Having just spent four more days along the eastern Sierra in efforts to be reacquainted with my own company I was now feeling like the king of the road. I was living off pasta, eggs and soup, and my clothes were beginning to smell. My hair was turning dark from dirt and grime. My last shower was four, maybe five, days ago. The smell of campfire lingered on my clothes and I had a stupid smile upon my face. I was back in my element and the comfort of my own company came around quicker and easier than I thought it would. I had room to stretch out in my car with only my own gear stashed in the back and Sienna was riding shotgun with her head out the window.

I was headed toward the southwest, as California was being slammed with storm after storm. I’d had enough of the rain and was ready to get back into the desert during the best time of the year, spring. Avoiding the main thoroughfares and in need of gas, I drove for miles through open eastern California high desert before finally stumbling upon a lone service station surrounded by abandoned buildings.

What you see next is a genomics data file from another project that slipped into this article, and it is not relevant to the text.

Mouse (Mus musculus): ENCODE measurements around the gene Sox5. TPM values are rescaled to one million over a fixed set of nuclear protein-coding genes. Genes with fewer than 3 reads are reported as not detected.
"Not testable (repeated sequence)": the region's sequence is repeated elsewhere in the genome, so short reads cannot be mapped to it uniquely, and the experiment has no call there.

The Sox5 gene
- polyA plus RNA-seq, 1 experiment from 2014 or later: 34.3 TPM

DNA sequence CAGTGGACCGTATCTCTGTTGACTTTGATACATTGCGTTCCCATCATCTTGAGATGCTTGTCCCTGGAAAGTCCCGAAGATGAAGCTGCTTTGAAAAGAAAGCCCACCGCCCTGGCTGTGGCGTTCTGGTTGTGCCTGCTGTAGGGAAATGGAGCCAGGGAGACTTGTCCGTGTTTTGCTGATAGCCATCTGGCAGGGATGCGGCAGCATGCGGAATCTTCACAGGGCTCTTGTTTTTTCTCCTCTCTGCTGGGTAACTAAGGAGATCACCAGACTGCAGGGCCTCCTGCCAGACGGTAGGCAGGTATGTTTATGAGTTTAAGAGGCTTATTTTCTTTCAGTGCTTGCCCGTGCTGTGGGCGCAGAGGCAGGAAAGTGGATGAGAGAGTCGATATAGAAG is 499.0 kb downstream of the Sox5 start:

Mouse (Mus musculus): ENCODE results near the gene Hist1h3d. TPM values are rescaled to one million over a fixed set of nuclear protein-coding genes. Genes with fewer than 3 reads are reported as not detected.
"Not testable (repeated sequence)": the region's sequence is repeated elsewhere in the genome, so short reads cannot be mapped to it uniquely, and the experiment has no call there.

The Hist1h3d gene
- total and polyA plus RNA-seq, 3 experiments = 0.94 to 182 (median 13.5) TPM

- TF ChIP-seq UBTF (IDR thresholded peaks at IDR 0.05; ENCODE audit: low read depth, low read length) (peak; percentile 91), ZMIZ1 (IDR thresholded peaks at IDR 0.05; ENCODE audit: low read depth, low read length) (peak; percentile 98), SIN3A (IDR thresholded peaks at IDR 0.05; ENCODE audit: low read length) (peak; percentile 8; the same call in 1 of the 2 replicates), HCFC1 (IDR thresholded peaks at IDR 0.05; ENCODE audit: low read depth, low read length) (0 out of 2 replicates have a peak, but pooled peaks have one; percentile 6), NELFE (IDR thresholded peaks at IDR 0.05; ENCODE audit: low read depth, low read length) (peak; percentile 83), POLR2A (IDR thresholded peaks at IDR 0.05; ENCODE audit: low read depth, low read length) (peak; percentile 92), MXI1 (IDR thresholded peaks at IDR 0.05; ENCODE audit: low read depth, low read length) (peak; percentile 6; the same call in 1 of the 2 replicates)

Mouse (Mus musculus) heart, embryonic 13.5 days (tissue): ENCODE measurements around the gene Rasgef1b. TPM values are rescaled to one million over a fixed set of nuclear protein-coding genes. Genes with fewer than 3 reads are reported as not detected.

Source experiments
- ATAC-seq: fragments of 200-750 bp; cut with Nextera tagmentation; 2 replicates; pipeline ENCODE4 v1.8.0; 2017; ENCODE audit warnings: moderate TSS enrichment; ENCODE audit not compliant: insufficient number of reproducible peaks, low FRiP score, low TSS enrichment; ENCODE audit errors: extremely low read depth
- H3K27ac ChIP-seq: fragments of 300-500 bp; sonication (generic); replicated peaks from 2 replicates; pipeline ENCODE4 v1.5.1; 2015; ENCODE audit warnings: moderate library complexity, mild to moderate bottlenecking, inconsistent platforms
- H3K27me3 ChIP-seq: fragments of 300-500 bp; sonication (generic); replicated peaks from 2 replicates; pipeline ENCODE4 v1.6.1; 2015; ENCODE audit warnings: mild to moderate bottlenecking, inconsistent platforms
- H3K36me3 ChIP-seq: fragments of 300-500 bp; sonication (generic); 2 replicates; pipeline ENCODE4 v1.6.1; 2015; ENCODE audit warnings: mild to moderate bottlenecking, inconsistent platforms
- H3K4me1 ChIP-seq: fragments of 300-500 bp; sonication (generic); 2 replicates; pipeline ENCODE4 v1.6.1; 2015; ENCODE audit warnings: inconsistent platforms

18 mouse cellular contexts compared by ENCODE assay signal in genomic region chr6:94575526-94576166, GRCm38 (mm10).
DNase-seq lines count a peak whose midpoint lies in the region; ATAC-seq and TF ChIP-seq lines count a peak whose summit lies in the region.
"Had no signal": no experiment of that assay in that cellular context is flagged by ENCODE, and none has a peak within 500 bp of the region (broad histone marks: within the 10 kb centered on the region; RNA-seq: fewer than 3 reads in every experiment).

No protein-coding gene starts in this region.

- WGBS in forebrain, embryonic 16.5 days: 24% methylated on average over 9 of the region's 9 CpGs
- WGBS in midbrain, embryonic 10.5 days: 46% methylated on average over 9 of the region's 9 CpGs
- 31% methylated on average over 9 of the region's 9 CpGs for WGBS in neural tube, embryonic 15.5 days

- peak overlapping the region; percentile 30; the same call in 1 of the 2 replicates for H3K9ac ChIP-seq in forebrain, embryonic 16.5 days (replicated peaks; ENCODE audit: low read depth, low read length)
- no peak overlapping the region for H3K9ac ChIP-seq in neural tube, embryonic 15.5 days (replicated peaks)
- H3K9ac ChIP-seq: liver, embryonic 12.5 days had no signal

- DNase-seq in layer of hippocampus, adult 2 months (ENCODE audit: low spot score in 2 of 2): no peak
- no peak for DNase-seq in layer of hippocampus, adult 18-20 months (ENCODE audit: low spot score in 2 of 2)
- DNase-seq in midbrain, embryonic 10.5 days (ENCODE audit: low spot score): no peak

Suddenly feeling transported into a terrible B-rated horror movie, I pulled off the highway and onto the shoulder of the road before pulling up to the gas pump. I can spend days on end out in the wilderness without a problem, but now I was afraid to pull into a decrepit gas station. Looking back at Sienna for reassurance, she was snoozing in the backseat and completely oblivious. I must have sat on the side of the road for ten minutes and not a single car drove by; my gas light flickered on and I was really in need of caffeine. The decision was obvious, I was going to face my (ridiculous) fears and pull into the gas station.